Some other miscellaneous facts of note in no particular order whatsoever:
Top Creditor. The number one creditor is a judgment creditor to the tune of $17.36 million.
It's Hard Out There for a Pimp. Boies Schiller & Flexner LLC is listed twice in the top 25 creditors. Fresh on the heels of the Theranos fraud suit, this has not been a good week for David Boies and partners.
Other Creditors. Other major creditors include Viacom International ($5.6 million), Sony Pictures Entertainment ($3.7 million), Creative Artist Agency ($1.49 million), and Disney ($1.13 million). Remember: CAA took a lot of heat for its relationship with Mr. Weinstein.
It's Hard Out There for a Pimp Part II. Several law firms are listed in the top 25 creditors for accounts payable due and owing for professional services. Notably, O'Melveny & Myers LLP is listed at #10 and $3.1 million owed; it had long been rumored to be representing the company leading into the bankruptcy filing. This means, more likely than not, that Cravath was hired as an 11th hour replacement, leaving O'Melveny as a creditor. Also, Debevoise & Plimpton LLP has been left hanging after conducting the internal investigation of the charges against Mr. Weinstein. That’s just cold.
The Cumberbatch. "Current War," the feature starring Benedict Cumberbatch is levered up by $7mm under a production-level loan agreement with East West Bank. Nothing unusual here: just a fun fact. We'll see if Cumberbatch's star power can raise this movie above the debt and the Weinstein taint.
Timing. To the extent any bidder wants to trump Lantern Asset Management, the deadline for bids is April 30 and an auction will occur on May 2 for court approval on May 4.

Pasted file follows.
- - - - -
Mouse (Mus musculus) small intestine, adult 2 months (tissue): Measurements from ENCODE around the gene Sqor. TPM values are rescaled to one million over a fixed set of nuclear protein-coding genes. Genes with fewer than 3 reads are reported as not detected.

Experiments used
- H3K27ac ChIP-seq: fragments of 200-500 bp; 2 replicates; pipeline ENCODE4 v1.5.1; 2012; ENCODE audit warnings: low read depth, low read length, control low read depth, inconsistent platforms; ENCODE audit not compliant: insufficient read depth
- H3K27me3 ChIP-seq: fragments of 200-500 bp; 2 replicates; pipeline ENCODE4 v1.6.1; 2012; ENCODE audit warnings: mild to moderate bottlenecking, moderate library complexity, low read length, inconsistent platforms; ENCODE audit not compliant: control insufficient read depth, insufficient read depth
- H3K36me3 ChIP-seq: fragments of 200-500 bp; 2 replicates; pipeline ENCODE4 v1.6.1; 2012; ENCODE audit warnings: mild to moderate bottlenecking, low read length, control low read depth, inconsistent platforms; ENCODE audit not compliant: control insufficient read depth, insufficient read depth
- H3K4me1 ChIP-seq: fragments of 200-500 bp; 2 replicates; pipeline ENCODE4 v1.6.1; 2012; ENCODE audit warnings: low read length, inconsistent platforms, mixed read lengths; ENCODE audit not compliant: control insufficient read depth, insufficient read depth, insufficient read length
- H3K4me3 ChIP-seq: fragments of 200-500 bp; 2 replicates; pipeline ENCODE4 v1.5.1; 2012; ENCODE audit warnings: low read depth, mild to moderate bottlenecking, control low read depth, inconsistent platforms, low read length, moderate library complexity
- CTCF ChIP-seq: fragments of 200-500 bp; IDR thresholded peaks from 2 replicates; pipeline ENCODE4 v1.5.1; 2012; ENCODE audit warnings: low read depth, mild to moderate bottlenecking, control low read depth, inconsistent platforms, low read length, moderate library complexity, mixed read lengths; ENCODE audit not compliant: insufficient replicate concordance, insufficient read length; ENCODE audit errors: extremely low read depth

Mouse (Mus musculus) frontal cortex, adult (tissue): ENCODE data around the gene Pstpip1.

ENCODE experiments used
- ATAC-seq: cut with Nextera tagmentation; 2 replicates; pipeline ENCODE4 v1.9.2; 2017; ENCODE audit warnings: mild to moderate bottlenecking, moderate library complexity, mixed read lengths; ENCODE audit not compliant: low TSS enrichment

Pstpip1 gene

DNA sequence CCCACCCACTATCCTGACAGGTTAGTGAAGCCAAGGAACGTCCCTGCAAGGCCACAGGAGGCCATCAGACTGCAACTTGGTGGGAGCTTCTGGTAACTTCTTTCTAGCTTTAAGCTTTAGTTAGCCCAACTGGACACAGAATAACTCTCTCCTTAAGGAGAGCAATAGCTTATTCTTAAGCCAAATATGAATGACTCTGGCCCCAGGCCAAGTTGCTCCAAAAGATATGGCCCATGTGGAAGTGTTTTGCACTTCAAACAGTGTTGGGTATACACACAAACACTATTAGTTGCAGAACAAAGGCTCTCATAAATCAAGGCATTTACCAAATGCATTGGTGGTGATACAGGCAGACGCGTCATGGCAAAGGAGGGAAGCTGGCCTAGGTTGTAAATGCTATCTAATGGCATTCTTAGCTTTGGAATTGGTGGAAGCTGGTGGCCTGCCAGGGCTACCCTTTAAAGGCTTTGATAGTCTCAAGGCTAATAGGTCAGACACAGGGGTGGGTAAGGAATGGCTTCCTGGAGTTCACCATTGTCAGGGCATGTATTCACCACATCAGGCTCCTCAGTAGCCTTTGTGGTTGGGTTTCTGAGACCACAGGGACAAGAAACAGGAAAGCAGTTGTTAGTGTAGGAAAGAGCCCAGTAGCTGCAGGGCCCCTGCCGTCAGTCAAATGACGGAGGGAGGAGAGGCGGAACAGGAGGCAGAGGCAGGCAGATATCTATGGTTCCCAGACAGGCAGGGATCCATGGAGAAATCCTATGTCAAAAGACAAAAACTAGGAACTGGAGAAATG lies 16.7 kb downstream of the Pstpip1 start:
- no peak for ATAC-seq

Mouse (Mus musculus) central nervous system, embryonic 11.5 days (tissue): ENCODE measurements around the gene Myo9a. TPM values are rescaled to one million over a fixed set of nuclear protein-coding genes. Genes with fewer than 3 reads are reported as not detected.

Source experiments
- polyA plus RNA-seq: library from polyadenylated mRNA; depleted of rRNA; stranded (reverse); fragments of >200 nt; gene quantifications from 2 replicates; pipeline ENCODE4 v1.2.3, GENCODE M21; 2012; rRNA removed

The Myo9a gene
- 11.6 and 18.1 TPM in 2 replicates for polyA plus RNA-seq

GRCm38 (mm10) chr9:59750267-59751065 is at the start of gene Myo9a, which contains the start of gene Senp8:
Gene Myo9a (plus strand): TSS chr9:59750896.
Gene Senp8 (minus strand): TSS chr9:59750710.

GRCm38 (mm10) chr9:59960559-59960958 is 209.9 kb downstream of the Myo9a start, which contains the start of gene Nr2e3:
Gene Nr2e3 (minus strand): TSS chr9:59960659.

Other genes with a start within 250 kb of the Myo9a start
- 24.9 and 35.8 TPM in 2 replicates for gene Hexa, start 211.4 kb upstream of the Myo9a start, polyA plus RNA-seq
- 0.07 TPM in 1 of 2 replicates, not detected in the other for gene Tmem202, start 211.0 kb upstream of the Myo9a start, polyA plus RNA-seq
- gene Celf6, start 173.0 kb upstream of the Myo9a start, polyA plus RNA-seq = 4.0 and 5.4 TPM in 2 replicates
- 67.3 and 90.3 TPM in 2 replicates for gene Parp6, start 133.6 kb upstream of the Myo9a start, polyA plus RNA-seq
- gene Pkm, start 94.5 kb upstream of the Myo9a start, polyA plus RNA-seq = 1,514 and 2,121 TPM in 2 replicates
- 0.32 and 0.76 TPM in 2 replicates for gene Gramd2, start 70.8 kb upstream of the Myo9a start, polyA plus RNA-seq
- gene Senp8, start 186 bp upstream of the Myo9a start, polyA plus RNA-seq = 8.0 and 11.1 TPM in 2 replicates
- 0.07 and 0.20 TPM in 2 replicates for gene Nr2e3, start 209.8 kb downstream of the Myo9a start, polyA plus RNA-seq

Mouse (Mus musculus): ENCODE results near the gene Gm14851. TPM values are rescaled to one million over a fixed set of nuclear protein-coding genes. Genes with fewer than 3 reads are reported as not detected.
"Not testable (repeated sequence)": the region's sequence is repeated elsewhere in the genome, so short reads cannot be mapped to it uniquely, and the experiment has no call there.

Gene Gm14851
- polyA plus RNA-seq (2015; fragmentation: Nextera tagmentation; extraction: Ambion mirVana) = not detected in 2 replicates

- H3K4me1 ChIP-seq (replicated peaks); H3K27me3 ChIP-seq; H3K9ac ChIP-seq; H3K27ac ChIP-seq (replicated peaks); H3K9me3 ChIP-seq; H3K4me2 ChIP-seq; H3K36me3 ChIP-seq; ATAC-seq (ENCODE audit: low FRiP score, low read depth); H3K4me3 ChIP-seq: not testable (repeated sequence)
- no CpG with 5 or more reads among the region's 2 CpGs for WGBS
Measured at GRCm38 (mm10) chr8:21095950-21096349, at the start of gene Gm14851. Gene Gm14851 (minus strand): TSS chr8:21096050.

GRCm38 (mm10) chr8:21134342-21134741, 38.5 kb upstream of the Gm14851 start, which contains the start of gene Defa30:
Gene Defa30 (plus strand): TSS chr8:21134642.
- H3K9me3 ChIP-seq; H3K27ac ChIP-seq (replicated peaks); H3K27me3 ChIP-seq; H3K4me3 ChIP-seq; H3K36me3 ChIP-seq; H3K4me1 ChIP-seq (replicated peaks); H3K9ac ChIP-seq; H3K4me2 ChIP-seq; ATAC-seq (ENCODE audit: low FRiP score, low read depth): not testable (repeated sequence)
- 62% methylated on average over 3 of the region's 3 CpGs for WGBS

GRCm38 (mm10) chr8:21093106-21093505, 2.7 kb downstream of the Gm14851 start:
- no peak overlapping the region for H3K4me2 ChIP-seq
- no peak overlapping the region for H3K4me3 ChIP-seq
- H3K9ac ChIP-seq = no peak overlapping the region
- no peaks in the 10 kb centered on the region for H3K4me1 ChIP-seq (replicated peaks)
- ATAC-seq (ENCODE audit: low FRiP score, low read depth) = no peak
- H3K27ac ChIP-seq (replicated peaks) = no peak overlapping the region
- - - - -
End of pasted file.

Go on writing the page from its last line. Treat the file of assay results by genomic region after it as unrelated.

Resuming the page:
#FakeNews. The New York Times and the New Yorker both get credit for taking down Mr. Weinstein and for starting the #metoo movement and Time's Up campaign.
Ramifications. The company notes that the response to Mr. Weinstein's misconduct was fast and furious including (i) Apple ceasing plans for a 10-part Elvis biopic to be produced by TWC; (ii) Lin Manuel Miranda demanding that TWC release its rights to the movie adaptation of In the Heights, (iii) Amazon ditching TWC, cancelling plans for a David O'Russell series and dropped TWC as co-producer of a Matthew Weiner series; (iv) Channing Tatum halting development of a movie with the company, and (v) Quentin Tarantino seeking a different studio for his next and ninth film, the first time he would use a studio other than TWC.
Board of Directors. 5 members went running for the exits as soon as sh*t hit the fan, including Paul Tudor Jones and Marc Lasry.
Lawsuits. TWC has been named in at least 9 civil actions by victims of Mr. Weinstein, including a broad federal class action, two civil actions by Mr. Weinstein himself, and 6 civil actions by contract counterparties.
Lastly, it has been reported that any and all NDAs will be "lifted" and no longer apply. This means that those who aren't as financially able as, say, Uma Thurman and Saima Hayek, may now speak out with impunity. Hopefully this frees various women from the shackles of their memories and leads to additional revelations about an industry apparently ripe for change.